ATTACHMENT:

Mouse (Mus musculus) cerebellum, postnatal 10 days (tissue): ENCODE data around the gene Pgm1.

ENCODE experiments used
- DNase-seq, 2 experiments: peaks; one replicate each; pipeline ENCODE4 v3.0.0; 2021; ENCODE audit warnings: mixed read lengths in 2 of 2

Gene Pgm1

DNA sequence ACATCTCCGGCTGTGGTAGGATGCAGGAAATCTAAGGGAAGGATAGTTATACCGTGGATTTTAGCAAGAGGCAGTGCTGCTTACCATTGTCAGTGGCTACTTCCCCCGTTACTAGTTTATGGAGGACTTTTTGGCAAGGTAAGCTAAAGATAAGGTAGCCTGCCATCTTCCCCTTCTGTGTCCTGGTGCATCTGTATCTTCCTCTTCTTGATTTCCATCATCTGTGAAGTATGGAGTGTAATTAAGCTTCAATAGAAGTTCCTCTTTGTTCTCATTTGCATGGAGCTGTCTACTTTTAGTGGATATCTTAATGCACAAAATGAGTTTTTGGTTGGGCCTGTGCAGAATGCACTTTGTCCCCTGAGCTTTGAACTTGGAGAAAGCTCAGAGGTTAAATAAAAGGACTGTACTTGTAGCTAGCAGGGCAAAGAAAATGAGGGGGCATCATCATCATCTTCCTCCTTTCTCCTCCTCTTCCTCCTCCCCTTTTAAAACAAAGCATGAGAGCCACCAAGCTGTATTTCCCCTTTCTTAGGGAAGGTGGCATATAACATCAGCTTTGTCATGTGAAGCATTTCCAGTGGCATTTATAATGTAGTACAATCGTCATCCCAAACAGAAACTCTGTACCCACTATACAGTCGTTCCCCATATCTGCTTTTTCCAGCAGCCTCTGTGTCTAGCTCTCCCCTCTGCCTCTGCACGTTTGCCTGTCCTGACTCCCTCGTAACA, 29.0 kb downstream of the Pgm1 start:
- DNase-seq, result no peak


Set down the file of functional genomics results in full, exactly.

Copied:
Mouse (Mus musculus) cerebellum, postnatal 10 days (tissue): ENCODE data around the gene Pgm1.

ENCODE experiments used
- DNase-seq, 2 experiments: peaks; one replicate each; pipeline ENCODE4 v3.0.0; 2021; ENCODE audit warnings: mixed read lengths in 2 of 2

Gene Pgm1

DNA sequence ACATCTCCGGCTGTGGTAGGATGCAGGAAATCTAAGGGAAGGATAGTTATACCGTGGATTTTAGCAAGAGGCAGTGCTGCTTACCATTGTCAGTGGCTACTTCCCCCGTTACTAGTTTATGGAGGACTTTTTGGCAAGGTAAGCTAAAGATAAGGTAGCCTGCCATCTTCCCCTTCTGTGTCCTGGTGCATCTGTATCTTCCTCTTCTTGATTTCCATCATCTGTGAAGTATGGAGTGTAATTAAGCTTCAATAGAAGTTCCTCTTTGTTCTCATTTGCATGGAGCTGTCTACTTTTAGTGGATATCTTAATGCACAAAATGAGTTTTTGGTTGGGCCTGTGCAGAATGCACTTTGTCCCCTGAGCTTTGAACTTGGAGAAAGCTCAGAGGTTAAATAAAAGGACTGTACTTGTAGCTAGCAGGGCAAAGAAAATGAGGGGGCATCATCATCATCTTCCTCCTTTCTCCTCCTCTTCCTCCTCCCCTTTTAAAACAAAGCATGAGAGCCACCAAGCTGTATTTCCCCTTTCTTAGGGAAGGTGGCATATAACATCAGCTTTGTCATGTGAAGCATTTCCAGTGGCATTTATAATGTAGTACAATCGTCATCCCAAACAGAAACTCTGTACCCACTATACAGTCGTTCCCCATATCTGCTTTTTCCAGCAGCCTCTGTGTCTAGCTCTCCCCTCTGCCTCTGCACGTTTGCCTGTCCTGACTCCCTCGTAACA, 29.0 kb downstream of the Pgm1 start:
- DNase-seq, result no peak